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Representative Sampling. Samples vs. Populations The population is the total or all of the possible answers we might get by sampling. All of the individuals.

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Presentation on theme: "Representative Sampling. Samples vs. Populations The population is the total or all of the possible answers we might get by sampling. All of the individuals."— Presentation transcript:

1 Representative Sampling

2 Samples vs. Populations The population is the total or all of the possible answers we might get by sampling. All of the individuals in this room. Every 100 mL aliquot in 2 MG of influent. We sample because we can’t count the whole population.

3 Representative Samples What is representative? Sample should represent or be typical of the wastewater it is collected from. If the true value of BOD 5 in the wastewater is 280 mg/L, then the sample should be close to this value. How do we know the sample is representative? Answer: Statistics

4 Representative Samples Representative samples should be very close to the mean value of the population. How do we know we are close to the mean? Look at the sample standard deviation.

5 Population Characteristics 68% 95% 99% Mean or Average

6 Standard Deviation The standard deviation tells us how spread out the data are. If the mean is 20 and stddev is 2, then 68% of all measurements are between 18 and 22.

7 Types of Samples Grab Samples Exactly what it sounds like. One sample collected at a particular point and time. Composite Samples Multiple samples collected and added together to make one sample. Time Composite. Space Composite. Flow Proportional Composite. Manual versus Automatic

8 Grab Samples May be used where population is not changing suddenly or changing a great deal over time. Must be used for particular analyses: Residual chlorine. Fecal coliform. Also applicable for estimating performance under a given set of conditions.

9 Composite Samples Frequently used to estimate average values over a 24-hour period. BOD 5 loading to aeration tanks. TSS leaving the WWTP in the effluent. Gives information over a longer period of time or space. Permit samples are often flow proportional composites.

10 Composite Samples Consideration must be given to sample handling and storage during compositing. We don’t want the sample characteristics to change while we are sampling. Refrigeration often used to slow biological activity. Chemicals may also be added as preservatives.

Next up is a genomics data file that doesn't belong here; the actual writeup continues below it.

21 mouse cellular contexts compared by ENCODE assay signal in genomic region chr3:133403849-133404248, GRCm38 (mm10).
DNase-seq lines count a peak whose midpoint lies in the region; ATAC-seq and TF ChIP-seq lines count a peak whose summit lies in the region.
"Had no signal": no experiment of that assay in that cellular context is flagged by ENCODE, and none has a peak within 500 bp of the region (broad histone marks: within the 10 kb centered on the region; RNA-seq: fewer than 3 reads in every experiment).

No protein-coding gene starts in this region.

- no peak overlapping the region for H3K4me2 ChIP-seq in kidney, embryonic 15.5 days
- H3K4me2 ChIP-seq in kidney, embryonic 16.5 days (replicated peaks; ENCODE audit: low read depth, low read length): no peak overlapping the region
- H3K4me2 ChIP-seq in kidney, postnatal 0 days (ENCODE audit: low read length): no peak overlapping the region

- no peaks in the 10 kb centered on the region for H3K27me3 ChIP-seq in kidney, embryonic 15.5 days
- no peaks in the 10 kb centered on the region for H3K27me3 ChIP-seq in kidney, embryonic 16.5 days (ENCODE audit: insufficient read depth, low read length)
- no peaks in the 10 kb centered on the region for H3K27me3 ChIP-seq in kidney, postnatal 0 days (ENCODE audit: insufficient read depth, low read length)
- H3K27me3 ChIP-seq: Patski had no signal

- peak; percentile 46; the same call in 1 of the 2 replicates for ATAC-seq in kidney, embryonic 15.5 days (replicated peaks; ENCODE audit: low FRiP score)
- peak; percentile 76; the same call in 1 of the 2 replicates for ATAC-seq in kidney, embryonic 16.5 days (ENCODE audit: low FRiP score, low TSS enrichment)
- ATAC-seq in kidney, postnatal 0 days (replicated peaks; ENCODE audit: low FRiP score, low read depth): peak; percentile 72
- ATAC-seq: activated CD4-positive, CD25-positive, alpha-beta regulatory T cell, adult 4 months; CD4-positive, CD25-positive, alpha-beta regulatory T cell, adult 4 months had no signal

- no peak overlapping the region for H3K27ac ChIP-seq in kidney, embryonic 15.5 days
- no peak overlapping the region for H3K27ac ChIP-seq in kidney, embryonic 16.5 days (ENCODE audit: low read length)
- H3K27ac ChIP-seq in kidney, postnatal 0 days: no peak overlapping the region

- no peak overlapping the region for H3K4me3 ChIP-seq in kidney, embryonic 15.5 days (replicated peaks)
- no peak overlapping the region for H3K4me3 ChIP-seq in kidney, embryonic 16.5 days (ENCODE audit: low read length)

11 Manual vs. Automatic Manual samples are collected by hand. Automatic samples are collected by machine. Cautions for automatic samplers: Not necessarily better. Not accurate when collecting <20 mL. Clean frequently; clogging. Variable flows and intake location.

12 Unstated Assumptions For simplicity, we ASSUME that the population we are sampling from is: Normally distributed. Completely mixed. We also ASSUME that our sample value approximates the population mean. These assumptions are not always true.

13 Guidelines for Representative Sampling Samples should be collected: Only where wastewater is well-mixed. In the center of the flow channel. Horizontally and Vertically. Avoids floating scum and settled solids. Ensure that samplers and sample containers are clean, uncontaminated, and suitable for the planned analysis.

14 Guidelines for Representative Sampling Wiers are not good sampling points. Solids settle upstream of weirs. Oils and greases build-up downstream. Materials tend to collect on the sides and bottoms of channels. Avoid edges. Before collecting the sample, rinse the sampler and sample container several times.

15 What Do We Want to Know? Seems like a simple question…… Often neglected in sampling and analysis plans. Are we interested in: Average performance? Performance at peak load? Dictates type of sample AND time of day. Dictates sampling location.

16 How Will the Data be Used? Internally or externally? Public access? Will results prompt capital expenditures? Does data need to be legally defensible? Dictates total number of samples, analysis method, and QA/QC needed.

17 Precision versus Accuracy Neither precise nor accurate. Precise, but not accurate. Accurate, but not precise. Accurate and Precise. BOTH ARE NEEDED.

18 Precision versus Accuracy Neither Precise Accurate Both

19 Checking for Contamination BLANKS

20 Filter Blank Only needed when analyzing for dissolved substances. Total Suspended Solids (TSS) Ortho-phosphorus

21 Reagent Blank Ultra-pure water analyzed as a sample. Accounts for differences in reagents between lot numbers or batches. Often used to “auto-zero” and instrument. Subtracts out background. Can be a check for contamination.

22 Checking for Precision DUPLICATES

23 Field Duplicate A second sample taken at the same time and place as the original sample. Placed into a separate sample bottle. Checks whether or not the sample is representative. Tells us how heterogeneous the population is.

24 Lab Duplicate Tests analyst’s ability to take a representative sample from the field sample. Two aliquots are taken from the same sample bottle and subjected to the same sample preparation and analysis steps. Don’t confuse a duplicate with a replicate. A replicate is a second reading from the same aliquot.

25 Checking for Accuracy STANDARDS

26 Instrument Calibration Minimum of a blank and one standard. Standard Methods recommends a blank and THREE standards. EVERY time the instrument is used or once per day.

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